FIG. 4 is a front view of a wall switch of a preferred embodiment;
FIG. 5 is a side view of a wall switch of a preferred embodiment;
FIG. 6 is a block diagram of a speech activated wall switch;
FIG. 7a is a flowchart of a wall switch of a preferred embodiment;
FIG. 7b is a continuation of the flowchart of FIG. 7a for a default mode of a preferred embodiment;
FIG. 7c is a continuation of the flowchart of FIG. 7a for a first user independent mode;
FIG. 7d is a continuation of the flowchart of FIG. 7a for a second user independent mode;
FIG. 7e is a continuation of the flowchart of FIG. 7a for a third user independent mode;
FIG. 7f is a continuation of the flowchart of FIG. 7a for a speaker dependent mode;
FIG. 7g is a continuation of the flowchart of FIG. 7f; and
FIG. 7h is a continuation of the flowcharts of FIG. 7f and 7 g.
“Speech recognition” refers to the ability of a device to recognize what words have been spoken and to take specific actions according to those words recognized. FIG. 1 is a block diagram of a preferred embodiment of the electrical components of a speech recognition device. A microphone 2 accepts and converts speech and other sounds into electrical audio signals. The electrical audio signals at the output of the microphone 1 are amplified by an input amplifier 4 and fed into a bandpass filter 6. The band pass filter 6 of the preferred embodiment is designed to filter signals outside of the frequency range of approximately 580 Hz to 4.2 kHz, which represents the typical frequency range of speech.
The filtered audio signal is introduced into an automatic gain control circuit 8. The phrase “automatic gain control” usually refers to a feedback loop that accepts a varying input signal and uses feedback to maintain a constant output signal. The automatic gain control circuit 8 of the preferred embodiment operates in a different manner by supplying a continuous ambient level signal to the microcontroller 20 over a pre-determined time window. The microcontroller 20 maintains the ambient level during the time window by sending feedback signals 36, 38 to the automatic gain control circuit 8. The ambient level is used as a starting level for recognizing speech. Any background noise received by the device during the time window that is below the ambient level is ignored. After the time window has expired, the device establishes a new ambient level signal.
Establishing an ambient level is desirable feature in noisy environments because the user need only speak above the ambient level to trigger the device. Additionally, the ambient level increases the device accuracy because the device will not falsely trigger in response to a stray or constant background noise. In the preferred embodiment, a time window has a duration in the range of 5 seconds to 1 minute, where approximately 5 seconds is an ideal duration. Obviously, the particular pre-determined time window may vary with the type of environment, and is not meant to be a limiting factor. For example, in a particularly quiet environment, the time window may be of a longer duration because changing background noises are not expected.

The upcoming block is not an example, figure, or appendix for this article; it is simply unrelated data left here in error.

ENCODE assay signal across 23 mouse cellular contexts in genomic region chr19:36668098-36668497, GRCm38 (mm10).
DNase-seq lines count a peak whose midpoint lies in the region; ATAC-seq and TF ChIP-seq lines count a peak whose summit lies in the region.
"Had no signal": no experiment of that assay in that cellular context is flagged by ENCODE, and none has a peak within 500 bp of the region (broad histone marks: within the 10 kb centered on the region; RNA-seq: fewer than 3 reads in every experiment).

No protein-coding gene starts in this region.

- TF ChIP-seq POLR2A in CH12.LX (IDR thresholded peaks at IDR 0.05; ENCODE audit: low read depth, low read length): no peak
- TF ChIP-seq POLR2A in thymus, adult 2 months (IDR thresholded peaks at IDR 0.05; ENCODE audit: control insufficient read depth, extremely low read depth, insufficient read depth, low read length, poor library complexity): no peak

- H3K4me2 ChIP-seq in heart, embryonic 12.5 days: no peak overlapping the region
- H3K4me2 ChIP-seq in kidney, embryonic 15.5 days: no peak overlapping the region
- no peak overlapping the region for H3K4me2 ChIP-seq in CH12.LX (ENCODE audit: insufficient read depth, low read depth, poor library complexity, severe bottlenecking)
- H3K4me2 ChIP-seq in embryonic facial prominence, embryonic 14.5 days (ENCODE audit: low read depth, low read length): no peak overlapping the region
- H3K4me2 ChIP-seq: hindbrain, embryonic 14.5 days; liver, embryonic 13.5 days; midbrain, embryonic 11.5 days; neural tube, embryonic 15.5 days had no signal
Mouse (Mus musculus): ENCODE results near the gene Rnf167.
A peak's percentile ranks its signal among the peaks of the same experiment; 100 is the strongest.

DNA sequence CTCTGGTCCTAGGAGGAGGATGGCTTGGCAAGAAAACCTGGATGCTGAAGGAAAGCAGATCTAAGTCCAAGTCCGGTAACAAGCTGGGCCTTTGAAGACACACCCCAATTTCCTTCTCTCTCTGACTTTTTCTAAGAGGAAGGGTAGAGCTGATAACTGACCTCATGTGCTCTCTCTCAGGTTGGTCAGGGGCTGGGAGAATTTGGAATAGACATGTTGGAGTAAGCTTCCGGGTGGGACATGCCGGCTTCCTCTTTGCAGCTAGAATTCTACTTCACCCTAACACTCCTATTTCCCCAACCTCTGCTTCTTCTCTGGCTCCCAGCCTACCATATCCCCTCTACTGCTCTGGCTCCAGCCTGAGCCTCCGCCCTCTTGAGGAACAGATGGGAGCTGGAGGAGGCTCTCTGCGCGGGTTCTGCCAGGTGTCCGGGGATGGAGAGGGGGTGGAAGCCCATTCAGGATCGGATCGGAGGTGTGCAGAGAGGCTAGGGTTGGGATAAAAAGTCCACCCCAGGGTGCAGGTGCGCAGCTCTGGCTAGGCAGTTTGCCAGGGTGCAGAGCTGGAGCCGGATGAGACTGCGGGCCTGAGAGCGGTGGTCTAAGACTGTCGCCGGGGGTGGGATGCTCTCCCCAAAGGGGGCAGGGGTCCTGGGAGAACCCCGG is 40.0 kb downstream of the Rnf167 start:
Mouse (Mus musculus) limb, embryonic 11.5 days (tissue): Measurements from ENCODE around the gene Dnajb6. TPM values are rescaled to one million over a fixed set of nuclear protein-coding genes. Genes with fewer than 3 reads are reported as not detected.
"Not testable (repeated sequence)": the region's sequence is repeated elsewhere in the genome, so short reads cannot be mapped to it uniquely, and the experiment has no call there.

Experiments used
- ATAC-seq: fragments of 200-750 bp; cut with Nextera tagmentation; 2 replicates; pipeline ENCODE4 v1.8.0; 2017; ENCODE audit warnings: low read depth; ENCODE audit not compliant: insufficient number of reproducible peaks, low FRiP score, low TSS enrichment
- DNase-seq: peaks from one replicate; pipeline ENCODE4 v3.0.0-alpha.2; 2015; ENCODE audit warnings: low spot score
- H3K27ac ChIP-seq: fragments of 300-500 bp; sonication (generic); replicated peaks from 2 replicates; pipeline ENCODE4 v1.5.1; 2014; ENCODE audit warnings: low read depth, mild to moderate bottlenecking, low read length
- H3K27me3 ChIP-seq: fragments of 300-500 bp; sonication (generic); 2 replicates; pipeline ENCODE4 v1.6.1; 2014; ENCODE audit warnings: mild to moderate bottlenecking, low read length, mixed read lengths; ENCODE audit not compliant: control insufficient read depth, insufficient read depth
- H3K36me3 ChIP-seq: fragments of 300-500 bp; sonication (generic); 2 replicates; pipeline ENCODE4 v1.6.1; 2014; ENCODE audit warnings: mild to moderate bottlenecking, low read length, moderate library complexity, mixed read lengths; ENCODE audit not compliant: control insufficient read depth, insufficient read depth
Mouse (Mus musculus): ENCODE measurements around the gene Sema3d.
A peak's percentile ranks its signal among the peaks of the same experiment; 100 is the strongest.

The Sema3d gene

In the preferred embodiment, the automatic gain control loop includes the automatic gain control circuitry 8, the microcontroller 20, an amplifier 10, and a multiplying buffer 12. The output of the automatic gain control circuitry 8 is fed into an amplifier 10. The output of the amplifier 10 is fed into the microcontroller 20 and a multiplying buffer 12. Finally, the output of the multiplying buffer is also fed into the microcontroller. Thus, the “ambient level” that is sent to the microcontroller 20 consists of both a zero level 40 at the output of the amplifier 10, and a multiplied level 42 at the output of the multiplying buffer. The microcontroller 20 of the preferred embodiment of FIG. 1 is a general purpose microcontroller manufactured by Sensory, Inc.™ which is configurable for a variety of applications including speech recognition.
The microcontroller of the preferred embodiment requires the zero level 40 and the multiplied level 42 to produce feedback signals 36, 38. However, other embodiments of the invention using different microcontrollers may have differing input requirements to maintain the ambient level that is established using feedback signals 36, 38. Also, the automatic gain control circuitry 48 may be deleted from the circuit of FIG. 1 for embodiments where the microcontroller includes equivalent circuitry of the automatic gain control 8, amplifier 10, and multiply buffer 12. For such embodiments, the output of the band pass filter 6 is directly accepted by the microcontroller 20. As additional functions become available on the microcontroller 20, other circuit functions such as program memory band pass filter and input amplifier may eliminate the need for separate circuits to provide these functions.